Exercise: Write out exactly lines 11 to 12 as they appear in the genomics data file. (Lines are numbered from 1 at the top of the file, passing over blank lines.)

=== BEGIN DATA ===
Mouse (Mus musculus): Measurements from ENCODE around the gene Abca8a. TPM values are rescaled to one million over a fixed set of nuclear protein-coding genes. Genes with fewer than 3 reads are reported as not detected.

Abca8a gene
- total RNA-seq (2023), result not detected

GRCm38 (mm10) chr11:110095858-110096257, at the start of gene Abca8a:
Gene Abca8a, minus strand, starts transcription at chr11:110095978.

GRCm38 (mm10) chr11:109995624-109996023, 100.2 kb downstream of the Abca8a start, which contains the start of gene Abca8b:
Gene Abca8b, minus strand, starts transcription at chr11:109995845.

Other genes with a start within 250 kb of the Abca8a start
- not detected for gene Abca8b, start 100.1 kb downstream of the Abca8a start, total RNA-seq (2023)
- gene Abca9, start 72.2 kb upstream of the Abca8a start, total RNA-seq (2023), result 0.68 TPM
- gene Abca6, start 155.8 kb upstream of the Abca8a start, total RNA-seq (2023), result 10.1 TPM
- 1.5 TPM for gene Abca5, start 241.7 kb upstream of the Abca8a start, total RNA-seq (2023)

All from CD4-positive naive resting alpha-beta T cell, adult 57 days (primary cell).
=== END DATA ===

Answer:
- gene Abca6, start 155.8 kb upstream of the Abca8a start, total RNA-seq (2023), result 10.1 TPM
- 1.5 TPM for gene Abca5, start 241.7 kb upstream of the Abca8a start, total RNA-seq (2023)